“Is a company’s own statement enough to restore confidence? If the company had a seal there, a technical note about it would bring peace of mind to everyone, including the organization itself,” he says.

Paulo Rená, law professor at UniCEUB and researcher at the Digital Culture and Democracy group, defends that companies should immediately communicate to ANPD and the people who had their data affected.

“Normally, companies have a pattern of avoiding referring to the problem, avoiding assuming that the problem happened so as not to reduce their credibility with their customers. But the LGPD brings another logic, that transparency is a commitment”, he says.

In early September, the g1 asked ANPD what it considers “relevant risk or damage” and what its procedures are for evaluating ransomware cases, but didn’t get feedback until the last update of this report.

3. Many companies understand that there is no harm in claiming that their databases are “healthy”. How do they know if the data has been leaked or not?

In the digital world, it’s hard not to leave a trail, although a cybercriminal’s intention is to be as discreet as possible.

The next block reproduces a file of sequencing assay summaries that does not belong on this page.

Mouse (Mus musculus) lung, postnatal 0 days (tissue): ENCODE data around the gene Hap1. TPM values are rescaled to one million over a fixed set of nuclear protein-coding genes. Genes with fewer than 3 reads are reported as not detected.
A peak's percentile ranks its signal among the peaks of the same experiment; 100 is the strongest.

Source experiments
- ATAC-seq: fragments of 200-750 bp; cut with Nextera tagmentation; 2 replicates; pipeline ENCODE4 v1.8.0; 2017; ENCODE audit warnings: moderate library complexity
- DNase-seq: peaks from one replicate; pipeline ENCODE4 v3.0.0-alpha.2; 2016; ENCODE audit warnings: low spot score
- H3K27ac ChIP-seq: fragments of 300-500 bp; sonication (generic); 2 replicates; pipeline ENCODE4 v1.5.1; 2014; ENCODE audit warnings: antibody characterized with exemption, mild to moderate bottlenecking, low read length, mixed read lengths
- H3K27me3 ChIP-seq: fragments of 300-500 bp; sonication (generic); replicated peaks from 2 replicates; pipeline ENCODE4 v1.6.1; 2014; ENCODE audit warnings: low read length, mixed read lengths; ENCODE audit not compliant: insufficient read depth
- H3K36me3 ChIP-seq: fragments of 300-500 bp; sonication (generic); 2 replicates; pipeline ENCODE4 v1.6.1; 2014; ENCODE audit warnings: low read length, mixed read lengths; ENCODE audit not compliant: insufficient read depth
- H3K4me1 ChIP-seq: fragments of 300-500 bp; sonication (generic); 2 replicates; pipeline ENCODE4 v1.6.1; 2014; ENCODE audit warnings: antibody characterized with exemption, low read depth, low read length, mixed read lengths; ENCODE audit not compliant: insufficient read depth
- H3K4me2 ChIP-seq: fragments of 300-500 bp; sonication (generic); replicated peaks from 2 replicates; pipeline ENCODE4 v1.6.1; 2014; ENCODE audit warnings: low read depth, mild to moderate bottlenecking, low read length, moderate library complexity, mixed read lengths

According to Daniel Bortolazo, systems engineering manager at the cybersecurity company Palo Alto Networks, databases are often very large and, if a hacker transfers the information, the company may detect a spike in network usage. When there is no such sign, it is a sign that there was no leakage.

There are also services provided by specialized companies that scan the internet and the deep web in search of leaked data.

According to Eduardo Batista, a partner at the consulting and auditing firm PwC, the first step in analyzing a company victim of a cyber attack is to preserve the affected environment in order to have a kind of photograph that helps identify vulnerabilities that may have been exploited.

After diagnosing how the attack was carried out, the audit checks records of actions taken on the system.

The history can tell if there was a data transfer, if the transfer volume was large and if the cybercriminals took another action to remain with access to the system, for example.

To say that the bases are “healthy”, companies compare their data with a backup and determine if the information has changed.

“When the company claims that databases were not accessed, it is because the records present facts and evidence that prove that that incident did not reach the databases. Otherwise, we cannot make that statement,” said Batista.

4. Who investigates all this?

At companies that suffer ransomware attacks are victims of the crime of extortion and should go to the police, according to the experts heard by g1. ANPD, in turn, must investigate possible leaks and damages to citizens.

“The company can file the complaint at an electronic crime station. This could escalate to an investigation by the Federal Police, if gang activity that attacks on an interstate or international level is demonstrated”, highlights Patricia.